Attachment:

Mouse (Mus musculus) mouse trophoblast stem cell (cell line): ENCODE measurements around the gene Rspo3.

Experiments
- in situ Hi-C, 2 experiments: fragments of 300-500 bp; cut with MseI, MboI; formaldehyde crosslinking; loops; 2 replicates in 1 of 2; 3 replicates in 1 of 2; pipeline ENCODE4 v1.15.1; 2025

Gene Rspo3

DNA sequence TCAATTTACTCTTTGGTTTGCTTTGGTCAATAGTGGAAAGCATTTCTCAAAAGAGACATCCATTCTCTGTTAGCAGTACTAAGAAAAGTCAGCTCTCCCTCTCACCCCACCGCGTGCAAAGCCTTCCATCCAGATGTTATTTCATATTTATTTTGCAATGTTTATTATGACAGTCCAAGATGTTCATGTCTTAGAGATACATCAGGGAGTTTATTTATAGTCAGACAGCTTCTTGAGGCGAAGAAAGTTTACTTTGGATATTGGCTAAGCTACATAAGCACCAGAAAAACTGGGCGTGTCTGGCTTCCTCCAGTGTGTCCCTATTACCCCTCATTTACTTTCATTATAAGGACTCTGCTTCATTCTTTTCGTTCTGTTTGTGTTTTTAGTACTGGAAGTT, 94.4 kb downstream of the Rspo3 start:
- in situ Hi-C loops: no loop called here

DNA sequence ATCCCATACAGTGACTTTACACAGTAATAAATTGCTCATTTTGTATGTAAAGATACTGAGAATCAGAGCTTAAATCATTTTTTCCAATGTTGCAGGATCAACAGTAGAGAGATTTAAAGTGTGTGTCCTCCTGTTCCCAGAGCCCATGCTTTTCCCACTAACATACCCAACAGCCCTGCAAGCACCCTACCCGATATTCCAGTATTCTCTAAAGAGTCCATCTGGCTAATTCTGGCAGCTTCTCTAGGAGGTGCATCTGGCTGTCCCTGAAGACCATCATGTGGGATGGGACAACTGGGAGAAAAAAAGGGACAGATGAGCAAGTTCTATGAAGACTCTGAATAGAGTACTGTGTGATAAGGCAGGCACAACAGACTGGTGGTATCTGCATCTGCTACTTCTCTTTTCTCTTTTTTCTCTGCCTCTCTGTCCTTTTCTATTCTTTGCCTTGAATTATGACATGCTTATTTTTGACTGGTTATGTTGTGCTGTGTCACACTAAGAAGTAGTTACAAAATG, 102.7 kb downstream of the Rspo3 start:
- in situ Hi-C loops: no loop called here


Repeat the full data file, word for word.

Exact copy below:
Mouse (Mus musculus) mouse trophoblast stem cell (cell line): ENCODE measurements around the gene Rspo3.

Experiments
- in situ Hi-C, 2 experiments: fragments of 300-500 bp; cut with MseI, MboI; formaldehyde crosslinking; loops; 2 replicates in 1 of 2; 3 replicates in 1 of 2; pipeline ENCODE4 v1.15.1; 2025

Gene Rspo3

DNA sequence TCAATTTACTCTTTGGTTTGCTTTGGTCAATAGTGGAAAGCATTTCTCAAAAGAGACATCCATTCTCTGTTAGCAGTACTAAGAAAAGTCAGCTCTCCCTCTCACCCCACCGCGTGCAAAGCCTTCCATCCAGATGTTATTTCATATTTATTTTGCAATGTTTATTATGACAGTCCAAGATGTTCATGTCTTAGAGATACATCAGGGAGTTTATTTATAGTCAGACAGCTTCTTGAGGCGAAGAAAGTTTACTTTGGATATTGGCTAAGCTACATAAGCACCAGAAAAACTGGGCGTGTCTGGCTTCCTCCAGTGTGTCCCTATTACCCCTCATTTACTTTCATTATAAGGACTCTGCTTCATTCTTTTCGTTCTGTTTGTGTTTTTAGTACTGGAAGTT, 94.4 kb downstream of the Rspo3 start:
- in situ Hi-C loops: no loop called here

DNA sequence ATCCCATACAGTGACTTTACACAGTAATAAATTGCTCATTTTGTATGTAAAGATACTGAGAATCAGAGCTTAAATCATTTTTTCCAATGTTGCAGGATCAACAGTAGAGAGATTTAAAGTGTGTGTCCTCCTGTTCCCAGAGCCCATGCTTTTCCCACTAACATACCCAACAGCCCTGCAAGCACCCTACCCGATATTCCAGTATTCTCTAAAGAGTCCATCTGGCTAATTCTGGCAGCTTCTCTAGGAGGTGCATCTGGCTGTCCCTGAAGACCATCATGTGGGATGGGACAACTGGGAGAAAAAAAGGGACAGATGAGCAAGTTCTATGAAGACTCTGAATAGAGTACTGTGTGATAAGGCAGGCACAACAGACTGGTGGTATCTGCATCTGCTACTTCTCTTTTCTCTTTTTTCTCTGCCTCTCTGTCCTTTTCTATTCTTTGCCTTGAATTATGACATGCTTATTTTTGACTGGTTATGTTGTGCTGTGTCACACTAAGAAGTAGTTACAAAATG, 102.7 kb downstream of the Rspo3 start:
- in situ Hi-C loops: no loop called here